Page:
In this blog we’re going to go deep on one of the most important aspects of pickleball – dinking. Specifically dink variety.
Historically the pickleball dink has been viewed as a gentle shot hit from up at the non-volley zone line that is basically just pushed over the net in a gentle arc with not much on it in terms of speed or spin.
A traditional standard dink is hit with an open paddle face and very little swing if you’re doing it right. You just kind of bump it over the net.
In some key ways, that style of dinking is still applicable, but dinking has certainly evolved over the years and we’re going to explore that in this blog.
We here at primetime pickleball have developed somewhat of a reputation for advocating hitting with spin on the majority of your dinks, if you’re capable of doing so.We certainly admit to that but we are not against no spin dinks. Also known as flat dinks.
So how can both of those things be true?
We are for spin on just about all dinks but we are not against flat disks. Well the answer, as is true with so many things in this great game of pickleball, is that it depends on the context. And, in this case it really depends on the level of play we’re talking about.
The reasons for using flat dinks at different levels of play is very different and practically totally unrelated.
Hang tight, this will all become clear as we go along.
We’re diving deep here on some advanced and nuanced topics. Let’s break it down. Here is a brief overview of the two scenarios in which we advocate the use of flat dinks and we’ll dive deeper on each of them shortly.
Scenario number one: We’re big fans of players that are just starting out learning the game using flat dinks practically exclusively.
Scenario number two: We’re fans of advanced players using flat dinks as part of their overall mix of dinks in very specific and particular situations of a point. More on what those situations are a bit later.
Let’s take a deeper look at scenario number one. Players that are just learning the game.
Soon after you learn the basics of how to play pickleball such as how to serve, return, and keep score, you will learn that dinking is an important part of the game. It’s something that you will want to learn and do as part of a winning strategy.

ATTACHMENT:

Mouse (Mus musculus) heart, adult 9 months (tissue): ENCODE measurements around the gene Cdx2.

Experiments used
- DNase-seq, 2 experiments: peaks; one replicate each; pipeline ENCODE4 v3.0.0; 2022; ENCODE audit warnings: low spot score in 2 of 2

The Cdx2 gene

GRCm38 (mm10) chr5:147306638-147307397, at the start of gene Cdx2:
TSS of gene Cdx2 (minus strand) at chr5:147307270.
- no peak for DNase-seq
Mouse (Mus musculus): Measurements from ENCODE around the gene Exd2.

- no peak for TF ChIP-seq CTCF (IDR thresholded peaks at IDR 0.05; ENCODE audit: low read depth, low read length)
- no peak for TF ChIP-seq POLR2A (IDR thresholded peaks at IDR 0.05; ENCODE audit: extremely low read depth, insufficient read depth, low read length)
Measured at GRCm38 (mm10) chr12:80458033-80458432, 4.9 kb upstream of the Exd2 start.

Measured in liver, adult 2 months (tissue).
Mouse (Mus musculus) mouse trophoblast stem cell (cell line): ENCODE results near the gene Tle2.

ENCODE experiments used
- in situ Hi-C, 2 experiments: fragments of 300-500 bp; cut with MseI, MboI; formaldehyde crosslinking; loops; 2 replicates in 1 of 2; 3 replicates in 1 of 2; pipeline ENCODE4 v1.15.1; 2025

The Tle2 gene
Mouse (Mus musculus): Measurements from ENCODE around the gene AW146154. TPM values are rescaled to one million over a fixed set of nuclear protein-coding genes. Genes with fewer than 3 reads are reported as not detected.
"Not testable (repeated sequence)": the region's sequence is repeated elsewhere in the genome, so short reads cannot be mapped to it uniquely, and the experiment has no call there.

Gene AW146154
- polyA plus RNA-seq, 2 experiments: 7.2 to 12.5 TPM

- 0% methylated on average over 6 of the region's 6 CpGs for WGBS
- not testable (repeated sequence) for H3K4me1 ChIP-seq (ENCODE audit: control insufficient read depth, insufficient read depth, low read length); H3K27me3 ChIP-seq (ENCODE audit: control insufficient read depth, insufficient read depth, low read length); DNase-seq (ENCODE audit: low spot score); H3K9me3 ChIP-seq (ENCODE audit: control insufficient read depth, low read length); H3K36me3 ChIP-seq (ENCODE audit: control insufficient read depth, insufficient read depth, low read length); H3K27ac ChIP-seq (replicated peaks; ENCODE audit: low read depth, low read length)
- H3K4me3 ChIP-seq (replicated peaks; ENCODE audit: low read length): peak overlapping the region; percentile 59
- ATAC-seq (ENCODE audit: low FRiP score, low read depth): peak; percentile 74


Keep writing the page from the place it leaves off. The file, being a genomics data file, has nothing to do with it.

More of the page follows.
Unless of course you decide to try your luck at what we call banging and go with that strategy for as long as you possibly can because you greatly prefer hitting hard and it seems to be working for you for now. That’s fine. But, at some point you will hit a ceiling with that strategy and have to learn how to dink. It’s practically inevitable if your desire is to be the best player that you can be.
So let’s say we’re learning how to dink for the very first time or we’re teaching someone to dink for the first time. Two players are up at the non-volley zone line dinking. If at least one of those players is an entry-level player, both players should be dinking flat with no spin. The direction should be back and forth to each other in a cooperative manner.
To start they’re really just getting a feel for a dink and have a fixed target goal which should be directly towards the other player in front of them. They should dink in such a way that it will bounce well in front of the other player and reach them comfortably after a bounce.
Flat dinks are the easiest to understand and hit which is why everyone should start with those when they’re just learning how to dink. If you have one player that is an experienced player teaching a starting player, even if that experienced player knows that it dinks with spin, they should still hit flat dinks to the beginning player because not only are flat dinks the easiest to hit but they are also the easiest to receive. This is the case because they bounce true and in a way that you expect and can predict.
They will not veer off in an unexpected way after the bounce and the flight of the ball in general will be straight. Once a new player is able to consistently hit flat dinks back and forth with another player across the net from them, the next step is to start moving that flat dink around the kitchen, in a lateral manner, towards the sideline and also towards the middle of the court (If you’re dinking on only one half, as you typically will be with two players).
Both players can start to gently and intentionally start moving the ball around the kitchen so that both can get a feel for having to get to a ball that is hit slightly away from them, get set, and then successfully hit the ball to the target they intend.
Look we’re not talking about hardcore placement and movement from sideline to center line, hustling hard back and forth, having to run. Just a bit to the left or to the right of the player so that they have to take one or two extra steps and no more. Set it up in such a way that the ball is not coming directly to them. It’s just a little bit off to one side of them or the other.
After that’s going pretty well, next, new players can work different depth targets. Deeper in the kitchen and short in the kitchen. Once you get comfortable moving a flat dink around the kitchen at will, both side to side and up and back, you’ll really start to get somewhere with the dink game.
Everyone should go at their own pace to get to this level while working on it diligently. Some will pick this up quickly and others will do so more slowly that all depends on so many factors that are way too many to get into here and they’re really not that important.